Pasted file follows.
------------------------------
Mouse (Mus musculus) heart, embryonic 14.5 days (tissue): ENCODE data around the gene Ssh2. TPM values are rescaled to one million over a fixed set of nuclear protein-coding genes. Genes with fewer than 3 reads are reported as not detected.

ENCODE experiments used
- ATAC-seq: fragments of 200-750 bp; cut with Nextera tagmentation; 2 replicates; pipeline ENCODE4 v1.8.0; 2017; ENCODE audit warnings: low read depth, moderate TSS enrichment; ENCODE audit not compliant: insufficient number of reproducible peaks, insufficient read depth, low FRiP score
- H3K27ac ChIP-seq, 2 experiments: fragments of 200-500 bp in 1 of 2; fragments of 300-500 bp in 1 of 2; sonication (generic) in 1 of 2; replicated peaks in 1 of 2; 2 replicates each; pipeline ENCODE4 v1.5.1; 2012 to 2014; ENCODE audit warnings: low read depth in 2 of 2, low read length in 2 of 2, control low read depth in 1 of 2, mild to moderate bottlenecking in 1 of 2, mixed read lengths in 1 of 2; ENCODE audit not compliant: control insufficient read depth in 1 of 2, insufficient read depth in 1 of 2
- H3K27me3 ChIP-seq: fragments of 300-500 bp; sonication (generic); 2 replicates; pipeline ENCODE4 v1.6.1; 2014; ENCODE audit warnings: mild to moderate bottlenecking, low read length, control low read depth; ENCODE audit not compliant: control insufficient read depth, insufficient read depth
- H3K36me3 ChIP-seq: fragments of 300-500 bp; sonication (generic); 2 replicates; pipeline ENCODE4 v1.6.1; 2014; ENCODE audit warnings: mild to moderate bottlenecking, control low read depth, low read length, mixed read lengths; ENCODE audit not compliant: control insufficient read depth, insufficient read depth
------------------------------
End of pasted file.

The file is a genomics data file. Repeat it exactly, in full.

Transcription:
Mouse (Mus musculus) heart, embryonic 14.5 days (tissue): ENCODE data around the gene Ssh2. TPM values are rescaled to one million over a fixed set of nuclear protein-coding genes. Genes with fewer than 3 reads are reported as not detected.

ENCODE experiments used
- ATAC-seq: fragments of 200-750 bp; cut with Nextera tagmentation; 2 replicates; pipeline ENCODE4 v1.8.0; 2017; ENCODE audit warnings: low read depth, moderate TSS enrichment; ENCODE audit not compliant: insufficient number of reproducible peaks, insufficient read depth, low FRiP score
- H3K27ac ChIP-seq, 2 experiments: fragments of 200-500 bp in 1 of 2; fragments of 300-500 bp in 1 of 2; sonication (generic) in 1 of 2; replicated peaks in 1 of 2; 2 replicates each; pipeline ENCODE4 v1.5.1; 2012 to 2014; ENCODE audit warnings: low read depth in 2 of 2, low read length in 2 of 2, control low read depth in 1 of 2, mild to moderate bottlenecking in 1 of 2, mixed read lengths in 1 of 2; ENCODE audit not compliant: control insufficient read depth in 1 of 2, insufficient read depth in 1 of 2
- H3K27me3 ChIP-seq: fragments of 300-500 bp; sonication (generic); 2 replicates; pipeline ENCODE4 v1.6.1; 2014; ENCODE audit warnings: mild to moderate bottlenecking, low read length, control low read depth; ENCODE audit not compliant: control insufficient read depth, insufficient read depth
- H3K36me3 ChIP-seq: fragments of 300-500 bp; sonication (generic); 2 replicates; pipeline ENCODE4 v1.6.1; 2014; ENCODE audit warnings: mild to moderate bottlenecking, control low read depth, low read length, mixed read lengths; ENCODE audit not compliant: control insufficient read depth, insufficient read depth